There are several models available for the assessment of risk for sporadic breast cancer, including the Gail, IBIS, and CLAUS models. The Gail and IBS models use demographic information including age, hormonal and reproductive factors, personal history of breast disease, and family history of breast cancer to determine the risk for breast cancer. The most commonly used model is the Gail which includes age, age of menarche and first live birth, number of first degree relatives with breast cancer, breast biopsy history, and the presence of atypical hyperplasia. A five-year risk of breast cancer >1.66% is considered high risk for breast cancer [2]. The most inclusive model may be the IBIS (Tyrer-Cuzick) model which includes the above demographic information as well as the presence and age of breast cancer in first, second and third degree maternal and paternal relatives, a history of ovarian carcinoma, and Ashkenazi heritage. Other models are focused primarily on either family history (Claus), on the probability of carrying a BRCA mutation (BRCAPro), or mutational probability in individuals with a family history (BOADICEA) [3,4]. Together, these models provide useful information for breast cancer risk assessment for many women. However, it is important to recognize that 50% to 70% of women who develop breast cancer have no identifiable risk factors for breast cancer [5,6] and thus the above models would likely underestimate their risk for breast cancer, and not provide any information which would make them candidates for breast cancer prevention therapy despite their increased risk for breast cancer. The anti-estrogen tamoxifen has been shown to be effective for the prevention of breast cancer in women at high risk. For example, the NSABP P-1 trial compared tamoxifen to placebo in high risk women and found tamoxifen reduced the incidence of breast cancer at a median 7 years from 4.25% in the placebo arm to 2.48% in the tamoxifen arm, with the majority of the developing breast cancers being estrogen receptor (ER) negative [7]. Most of the women in the placebo arm, however, did not develop breast cancer within this time frame. Tamoxifen therapy was also accompanied by a moderate incidence of serious toxicity (endometrial cancer, thromboembolic disease, and stroke). Additional means are needed to identify women at high risk who may not benefit from, or may not require, tamoxifen, as well as a means to identify women who are more prone to develop ER negative breast cancer. The risk assessment models discussed above, while their inclusion of demographic factors may be comprehensive, do not contain any molecular features of the respective normal breast tissue in their evaluation. Molecular profiling of breast cancer has been an important contribution to the evaluation of women with breast cancer and has allowed further characterization according to risk of recurrence and benefit from adjuvant chemotherapy. Several multigene prognostic tests have been developed, including Oncotype Dx, Prosigna, Breast Cancer Index, and Endopredict [8,9]. These assays assess expression of a panel of genes (different for each assay) in the primary breast cancer. According to the Guidelines by the American Society of Clinical Oncology, Oncotype Dx and Endopredict have been approved for management of breast cancers which are ER+/PR+, Her-2/neu negative, and lymph node negative to guide decisions in respective patients about adjuvant chemotherapy [10]. These assays identify women who are at risk for recurrence and who will, or will not, need adjuvant chemotherapy. This supports the utility of molecular profiling in the management of these women. In addition, among all the assays, genes representing a wide range of cellular functions have been used, providing information about different signaling pathways in the breast cancers and indicating the diversity of the assays. Together these findings indicate that gene expression profiling may be used to characterize tissues as complex as breast cancer and play an important role in the management of women with these tumors.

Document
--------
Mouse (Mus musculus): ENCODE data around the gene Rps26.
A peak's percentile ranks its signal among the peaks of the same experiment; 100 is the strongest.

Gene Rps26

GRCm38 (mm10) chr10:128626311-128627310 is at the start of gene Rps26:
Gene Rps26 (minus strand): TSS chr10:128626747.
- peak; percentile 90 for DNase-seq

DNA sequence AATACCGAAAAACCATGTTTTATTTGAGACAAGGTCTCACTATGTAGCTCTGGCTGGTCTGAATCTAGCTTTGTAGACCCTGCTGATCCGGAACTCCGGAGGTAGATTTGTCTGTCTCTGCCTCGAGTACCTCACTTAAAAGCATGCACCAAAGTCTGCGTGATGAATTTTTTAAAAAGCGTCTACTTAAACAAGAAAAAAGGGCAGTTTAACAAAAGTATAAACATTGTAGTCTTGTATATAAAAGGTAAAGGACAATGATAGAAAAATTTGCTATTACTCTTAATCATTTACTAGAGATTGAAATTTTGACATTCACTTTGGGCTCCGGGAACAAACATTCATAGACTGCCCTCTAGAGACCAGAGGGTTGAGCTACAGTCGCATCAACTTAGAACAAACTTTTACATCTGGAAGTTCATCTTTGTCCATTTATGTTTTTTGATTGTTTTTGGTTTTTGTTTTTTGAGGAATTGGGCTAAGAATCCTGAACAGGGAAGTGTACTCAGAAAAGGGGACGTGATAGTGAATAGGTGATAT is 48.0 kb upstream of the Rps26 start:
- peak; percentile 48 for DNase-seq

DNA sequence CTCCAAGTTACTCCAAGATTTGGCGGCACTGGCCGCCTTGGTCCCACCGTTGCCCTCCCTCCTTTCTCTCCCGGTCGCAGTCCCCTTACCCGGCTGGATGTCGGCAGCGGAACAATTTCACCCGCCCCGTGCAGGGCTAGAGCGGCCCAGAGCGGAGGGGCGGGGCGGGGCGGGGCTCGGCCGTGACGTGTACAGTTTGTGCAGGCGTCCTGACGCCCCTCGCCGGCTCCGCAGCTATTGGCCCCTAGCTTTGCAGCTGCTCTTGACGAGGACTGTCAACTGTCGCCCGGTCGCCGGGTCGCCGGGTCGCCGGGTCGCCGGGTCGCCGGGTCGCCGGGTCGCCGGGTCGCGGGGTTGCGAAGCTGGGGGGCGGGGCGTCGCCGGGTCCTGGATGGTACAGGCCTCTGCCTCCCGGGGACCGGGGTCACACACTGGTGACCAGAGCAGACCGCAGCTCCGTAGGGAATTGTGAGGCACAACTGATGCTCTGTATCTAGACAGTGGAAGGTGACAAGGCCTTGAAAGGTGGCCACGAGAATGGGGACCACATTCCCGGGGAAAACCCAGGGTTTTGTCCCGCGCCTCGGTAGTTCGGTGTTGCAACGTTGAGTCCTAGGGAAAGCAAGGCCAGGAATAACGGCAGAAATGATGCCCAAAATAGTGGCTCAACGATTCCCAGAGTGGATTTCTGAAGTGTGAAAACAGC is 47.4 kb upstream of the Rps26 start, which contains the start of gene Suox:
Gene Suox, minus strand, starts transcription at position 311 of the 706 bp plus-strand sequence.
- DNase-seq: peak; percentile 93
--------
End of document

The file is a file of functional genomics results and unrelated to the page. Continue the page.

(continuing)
The usefulness of molecular profiling in the management of patients with breast cancer encourages the evaluation of molecular patterns in normal breast tissue for the risk assessment for sporadic breast cancer. A recent literature review has demonstrated that a wide range of genomic changes are present in normal breast tissue at high risk for breast cancer [11]. Several studies, in particular, have used gene expression profiling to compare tissues at high risk (such as normal tissue adjacent to breast cancer) with those at normal risk (such as reduction mammoplasty), [11] and have identified multiple differentially expressed genes between these two groups. For example, Tripathi et al. [12] identified 105 genes differentially expressed, most commonly in immediate early genes, genes of MAPK signaling cascade, G-protein coupled and chemokine receptor activity, and transcription factors. A total of 32 genes (31%) were previously implicated in breast carcinogenesis. Graham et al. [13] found that the gene expression profile from normal tissue adjacent to breast cancer was similar to that from prophylactic mastectomy specimens, indicating that this profile may mark increased risk. Further, they noted that if future studies confirm these findings, then evaluation of gene expression in normal epithelium could improve risk assessment. A similar finding was reported by Radovich et al. [14] using RNA-seq, who identified 933 genes differentially expressed between high risk normal adjacent and normal risk breast tissue. A direct application of molecular profiling to risk assessment was provided by Chen et al. [15]. They identified a malignant-risk signature in high risk normal adjacent breast tissue, for which pathway analysis showed a remarkable over expression of proliferative function genes, with the majority of the malignant-risk genes classified as being associated with DNA replication and mitosis. They concluded that these results suggest a predictive role for the malignancy risk signature in normal breast tissue. Lastly, a recent study analyzed normal adjacent tissues from samples in The Cancer Genome Atlas [16]. This identified two mRNA/microRNA expression phenotypes in normal adjacent breast tissue which correlated with significantly worse 10-year survival among Estrogen Receptor (ER) positive cases of the associated breast cancer. There were no significant associations between copy numbers, DNA sequence, or methylation genetic defects in the normal breast tissue and survival, supporting the application of the gene expression profile [16]. Together these findings indicate that gene expression abnormalities may be present in normal breast tissue at high risk for breast cancer which can distinguish these tissues from breast tissues at normal risk. In addition, these findings suggest molecular profiling of normal breast tissue may contribute to and complement risk assessment models in several ways; 1). It could provide a risk indicator which directly reflects genomic changes in normal breast tissue. 2). It could provide a comprehensive risk indicator which potentially reflects the genomic changes from multiple demographic factors. 3). It would represent a risk indicator which is quantifiable and potentially more so than reproductive factors such as age of menarche or age of 1st pregnancy. 4). It would represent a risk indicator which provides information about biology and altered signaling pathways in breast tissue. 5). It would be potentially applicable to women with no identifiable risk factors. 6). If the molecular profile is developed from very high risk normal tissue (such as normal tissue adjacent to cancer) as was done in the studies above, [12,15-17] then intuitively it would also contain genomic changes from earlier risk states(through progressive field cancerization) and potentially be applicable to a range of risk states. These observations encourage efforts to develop a molecular profile for risk assessment from normal breast tissue of women. Important considerations may include the following: 1). The endpoints of the study. Risk of development of breast cancer would be the most definitive endpoint and at the same time compliment existing risk assessment models. Alternatively, correlation of a normal tissue molecular profile with quantitative risk estimates for that individual determined from risk assessment models. Selection of the best risk assessment models for correlation, differences in risk estimates for a given subject between different models, and selection of appropriate risk factors will be important considerations. 2). The source of tissue and subject population for study. Several sources might be considered: A). analysis of normal breast tissue from women known to develop breast cancer in the future (cases), compared with tissue from women without future breast cancer (controls) would be informative. Demographic information including risk factors would allow further characterization of these tissues, as well as information about characteristics of the developing breast cancer. These tissues would also be available in commercial and University repositories. B). Analysis of normal breast tissue adjacent to cancer might also be appropriate for several reasons: i) it is associated with a defined breast cancer. In the study by Tripathi, et al. [12] it was been noted that 25% of cancer-adjacent samples had moderate-to-high levels of tumorlike somatic mutations, and on average, about half of a tumor’s somatically mutated loci were expressed in matched cancer-adjacent normal tissue [16]. ii) Its association with breast cancer would also provide an opportunity to characterize the normal breast tissue for precursor changes according to receptor subtype and other characteristics of an associated breast cancer. [17]. iii) It has been shown in several studies to have multiple differentially expressed genes compared with breast tissue at normal risk for breast cancer (such as reduction mammoplasty) [12-14]. iv). It is at very high risk for developing breast cancer 12.0 to 15.0 fold increased risk as determined from recurrence rates in breast segmentectomy trials without whole breast radiation, [18] and thus would likely contain relevant and informative genomic changes. v). Breast cancer specimens with adjacent normal tissue, and control reduction mammoplasty specimens, would be readily available in existing repositories. Validation studies for prediction of breast cancer could be conducted on normal tissue from women who developed future breast cancer vs. those who did not (cases vs. controls as described above). 3.) The molecular profile to be used. Several molecular parameters in normal breast tissue have been associated with risk for breast cancer, including loss of heterozygosity, [19] DNA methylation, [20] gene expression profiling, [15] and individual markers [21]. Whole genome studies are preferred, however, to allow a comprehensive assessment of genomic changes. Several gene expression profiling studies, cited above, have demonstrated multiple differentially expressed genes between normal adjacent tissue and normal risk (reduction mammoplasty) tissue. Gene expression profiling also has the advantage of a proven track record for providing prognostic and clinically useful information with the analysis of breast cancer [8,10], and can be performed on small quantities of material. Gene expression profiling has also been recognized by Tripathi et al. [12] who proposed that if differential expression of these genes can be detected in women without evident breast cancer, and associated with future disease, then they may be pertinent to risk assessment. 4). Bioinformatics. An essential part of the study which will be influenced by the nature of the molecular profile selected, by variability of genomic changes (gene expression or other parameters studied) within and between subjects, and by the endpoints selected, and which must be incorporated from the outset in the study.